Nod had passed his peak before Megovis felt the first signs of Beli awakening. He went in search of Ganros. He had volunteered to go with him.


“Not till you’re armoured,” Ganros told him. “Reckon I sweated all summer with goats’ piss for you not to set the example?”

Tysk,” Megovis spat. “I feel like a woodlouse in that.” Yet he had roped it together and slung it over his shoulder to bring it along with him.

“Better a woodlouse than a swollen black pig. Now don it. See there? Our heroes wear theirs.” Ganros turned to look at the five markons who were to go with them.

The five and Ganros waited while Megovis strapped on the shaped leather pieces, each made of small scales, lashed tightly together. Once he had shuffled his shoulders and wriggled his hips the pieces sat feather-light upon him. But for all the armour’s many devious joints still he grumbled they’d hamper him.

“We’ve trained, we’ve trained, we’ve trained,” Ganros told him, grown impatient. “So now let’s go. Ismelis tells us we’re still at a distance.” Ismelis was to ride with them while Iusan was to guide the second party (by which was meant everyone else).


They rode out eastward beneath a canopy of stars though ahead the sky showed the vibrant blue of pre-dawn. “You reckon the Alsime are in place?” Megovis asked Ganros, voice not even a whisper.

Ganros glanced to right. “Hard to say. Though don’t want them starting their fires too soon.”

“What’s too soon? If Detah is right then those Rogues will be sleeping it off.”

“So the Rogues will; but what of the Dragsin? And what’s this of Detah? Detah this, Detah that. I’d say our Govvy’s gone soft for her.”

“It’s not soft,” Megovis answered him voice rising too loud. “And we’d not have come this far without her.”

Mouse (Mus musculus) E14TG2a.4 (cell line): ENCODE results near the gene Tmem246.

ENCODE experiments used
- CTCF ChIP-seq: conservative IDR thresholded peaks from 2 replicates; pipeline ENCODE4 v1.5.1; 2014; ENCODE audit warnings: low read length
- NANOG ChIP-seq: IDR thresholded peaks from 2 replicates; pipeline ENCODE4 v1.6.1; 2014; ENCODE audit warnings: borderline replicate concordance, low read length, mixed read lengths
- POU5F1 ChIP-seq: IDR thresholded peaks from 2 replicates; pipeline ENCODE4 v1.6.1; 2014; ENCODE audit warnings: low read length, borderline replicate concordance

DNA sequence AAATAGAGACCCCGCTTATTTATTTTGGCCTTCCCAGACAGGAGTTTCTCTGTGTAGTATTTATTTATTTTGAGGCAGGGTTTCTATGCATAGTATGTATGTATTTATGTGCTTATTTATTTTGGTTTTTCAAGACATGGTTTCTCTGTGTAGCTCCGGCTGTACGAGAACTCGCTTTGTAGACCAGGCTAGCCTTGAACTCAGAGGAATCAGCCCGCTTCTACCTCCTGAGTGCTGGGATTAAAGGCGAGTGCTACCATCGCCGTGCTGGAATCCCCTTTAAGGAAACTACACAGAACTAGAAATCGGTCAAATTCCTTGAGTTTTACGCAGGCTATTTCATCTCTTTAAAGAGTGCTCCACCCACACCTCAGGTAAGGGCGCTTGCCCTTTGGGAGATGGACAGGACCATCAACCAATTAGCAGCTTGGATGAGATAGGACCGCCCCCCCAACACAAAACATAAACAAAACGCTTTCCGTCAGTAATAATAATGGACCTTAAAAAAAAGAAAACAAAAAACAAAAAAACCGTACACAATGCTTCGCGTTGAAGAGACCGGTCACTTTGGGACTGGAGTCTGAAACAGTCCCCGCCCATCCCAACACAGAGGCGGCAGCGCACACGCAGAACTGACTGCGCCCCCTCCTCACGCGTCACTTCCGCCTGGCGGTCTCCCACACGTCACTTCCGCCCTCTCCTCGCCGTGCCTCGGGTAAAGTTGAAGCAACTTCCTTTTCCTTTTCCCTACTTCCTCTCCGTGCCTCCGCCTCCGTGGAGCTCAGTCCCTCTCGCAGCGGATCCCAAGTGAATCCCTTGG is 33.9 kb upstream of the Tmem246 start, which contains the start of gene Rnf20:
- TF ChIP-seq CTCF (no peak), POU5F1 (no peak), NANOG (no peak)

Ganros grunted and said no more.

It was the Dragsin the problem, the unknown factor. “What d’you reckon,” Megovis had asked Biadret during the planning. “Will they join the Rogues in their drunken merriment?”

“What, with women just a fart away at the granary?”

“Try using your heads when thinking,” Detah had chided them. “They’re Dragsin, they’ll not be welcomed there. Even the traders must await the next day.” As in Alisalm-Land, the day following the feast would be devoted to trading. “That’s how I know for certain the Eskin will stay at the granary feast-grounds, and not make their way home. Unless, of course, it rains.”

“Well I say the Dragsin will edge-in on the Rogues. It’s close enough to the Dal’s Feast of Slaughter and where’s the markon who’ll willingly forgo it? What, sacred to Uat and Beli?” Ganros had been confident of that. But now so close, Megovis wasn’t so sure of it that he’d go knocking on doors.

Markiste Ismelis nodded ahead to say they were almost there. Megovis drew Truth Studder back to a silent amble. But that wretched armour creaked where it rubbed. “I thought you’d sorted this. Something of grease?” he hissed at Ganros.

Ganros shrugged. “Stop fussing. It can’t be heard beyond a spear’s length.”

Aye, but what’s the length of that spear? But the creaking wasn’t the worst of it. His weapons jangled. He’d brought no bow; they were leaving the archery to the markons. But he had his axe slung down his back, and three long- and three jabbing-spears rammed into the holster along Truth Studder’s flank. A stone hammer hung from his belt to the left, two long-blades were sheathed into his boots. He had also a bolos, its rope looped over his shoulder. Then there was his dagger with its Beli’s fire-metal blade. But sheathed at his waist, he’d need to strip off the armour to get to that.

There were dogs. Megovis could see them. Ismelis had warned them but he’d said they’d be inside the hold. They weren’t. They were wandering free. While Megovis groaned Ganros laughed, and that not so quietly. “They’re making it easy.”

Inside those limp weasels Ganros had slung over his horse were chunks of apple. Megovis had watched while Ganros gingerly slipped them into weasels’ cut bellies, poking them further with a stick that he’d then thrown into the fire.